One thing that could change all of this is if the riders in 2nd-5th sense weakness from Carapaz and/or his Ineos team early in a difficult stage. While Carapaz doesn’t often have extremely bad days, I’m still not convinced he is the strongest climber at this race (see: Hindley reeling back nearly 20-seconds from him on a short climb at the end of stage 14), his Ineos team has left him exposed at nearly every difficult point of this race. If this continues, it could stoke aggression from Bora, who has two riders within two minutes of the race lead and proved themselves to be the strongest team in the race on stage 14.

The Favorites Would Be Wise to Beware of The Shark

The big wildcard here is Vincenzo Nibali. The 37-year-old already has two overall Giro d’Italia victories and won’t settle for anything less than another win. This means that as the race enters his favorite terrain, the Dolomites, he will almost certainly attempt to sneak into an early move or attack with multiple climbs remaining on a stage. The steep Italian climbs with extremely difficult descents suit his technical abilities and even better, the forecast calls for week-long cold weather with rain, which will make his attacks even more lethal. At three minutes out of the race lead, a comeback might sound unlikely, if not impossible, but remember that in 2016, he was almost five minutes down on GC before turning the tables on stage 19 and going on to win the race with another attack on stage 20.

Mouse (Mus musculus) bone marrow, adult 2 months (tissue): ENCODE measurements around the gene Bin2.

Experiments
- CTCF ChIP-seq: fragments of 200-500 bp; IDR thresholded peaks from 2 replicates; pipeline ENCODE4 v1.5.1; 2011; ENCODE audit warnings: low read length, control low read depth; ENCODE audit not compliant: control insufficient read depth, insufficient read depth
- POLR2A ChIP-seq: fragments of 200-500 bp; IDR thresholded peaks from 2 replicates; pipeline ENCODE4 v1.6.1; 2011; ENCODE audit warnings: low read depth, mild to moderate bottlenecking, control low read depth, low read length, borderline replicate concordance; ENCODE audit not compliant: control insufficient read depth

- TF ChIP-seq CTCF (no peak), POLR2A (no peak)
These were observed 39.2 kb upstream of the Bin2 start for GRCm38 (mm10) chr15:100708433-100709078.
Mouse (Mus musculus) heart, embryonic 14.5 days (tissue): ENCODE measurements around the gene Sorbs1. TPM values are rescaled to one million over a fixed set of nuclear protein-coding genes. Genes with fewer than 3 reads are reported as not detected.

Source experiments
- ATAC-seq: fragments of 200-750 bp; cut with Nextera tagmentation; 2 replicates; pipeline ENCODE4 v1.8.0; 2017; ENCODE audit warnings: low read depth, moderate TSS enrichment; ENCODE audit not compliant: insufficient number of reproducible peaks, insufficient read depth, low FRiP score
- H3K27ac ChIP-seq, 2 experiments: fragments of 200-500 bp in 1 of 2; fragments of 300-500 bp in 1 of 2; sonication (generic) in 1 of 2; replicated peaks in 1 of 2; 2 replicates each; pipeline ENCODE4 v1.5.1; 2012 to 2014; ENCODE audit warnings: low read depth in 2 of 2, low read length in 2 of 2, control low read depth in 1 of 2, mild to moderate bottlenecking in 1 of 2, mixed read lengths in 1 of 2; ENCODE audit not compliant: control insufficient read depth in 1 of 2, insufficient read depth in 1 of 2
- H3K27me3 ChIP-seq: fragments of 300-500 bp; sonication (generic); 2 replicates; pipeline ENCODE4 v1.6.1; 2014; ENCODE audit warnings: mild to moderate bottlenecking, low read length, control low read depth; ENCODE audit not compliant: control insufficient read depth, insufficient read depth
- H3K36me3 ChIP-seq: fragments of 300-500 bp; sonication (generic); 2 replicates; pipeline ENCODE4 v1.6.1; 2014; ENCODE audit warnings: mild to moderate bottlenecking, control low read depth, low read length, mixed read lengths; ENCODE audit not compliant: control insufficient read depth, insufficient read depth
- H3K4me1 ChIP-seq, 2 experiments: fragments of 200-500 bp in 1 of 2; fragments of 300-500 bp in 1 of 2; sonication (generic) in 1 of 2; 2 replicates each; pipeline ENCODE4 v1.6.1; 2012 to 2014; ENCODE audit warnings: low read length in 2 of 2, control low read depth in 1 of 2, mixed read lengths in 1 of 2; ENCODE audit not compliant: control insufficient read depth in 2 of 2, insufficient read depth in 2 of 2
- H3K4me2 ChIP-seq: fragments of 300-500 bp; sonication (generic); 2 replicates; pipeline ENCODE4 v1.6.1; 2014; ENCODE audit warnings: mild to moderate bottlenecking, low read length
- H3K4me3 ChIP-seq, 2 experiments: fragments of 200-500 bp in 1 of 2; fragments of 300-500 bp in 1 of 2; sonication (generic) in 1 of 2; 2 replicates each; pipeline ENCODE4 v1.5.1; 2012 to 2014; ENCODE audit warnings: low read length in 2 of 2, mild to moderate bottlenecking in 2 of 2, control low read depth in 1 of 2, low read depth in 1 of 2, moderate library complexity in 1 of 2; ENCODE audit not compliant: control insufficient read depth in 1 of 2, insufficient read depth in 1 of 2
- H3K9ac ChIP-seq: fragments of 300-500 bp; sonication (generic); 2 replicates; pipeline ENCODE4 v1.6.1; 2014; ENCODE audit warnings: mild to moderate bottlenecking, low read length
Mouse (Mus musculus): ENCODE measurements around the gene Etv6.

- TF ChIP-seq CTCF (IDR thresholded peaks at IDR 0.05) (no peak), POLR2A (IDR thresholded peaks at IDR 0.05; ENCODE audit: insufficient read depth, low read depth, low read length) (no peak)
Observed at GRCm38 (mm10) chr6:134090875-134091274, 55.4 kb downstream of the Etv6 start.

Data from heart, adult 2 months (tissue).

It will obviously be difficult to replicate this, but Nibali is in better shape now than he was in 2016 and will need fewer things to fall his way to win again in 2022. A rainy week in the mountains with a plethora of stages featuring multiple rainy mountain passes, and the ensuing descents, could be just enough to allow him to work his dark magic.

An American in France

What’s it like to be an American cyclist living in France? Watch to get professional road cyclist Joe Dombrowski’s view.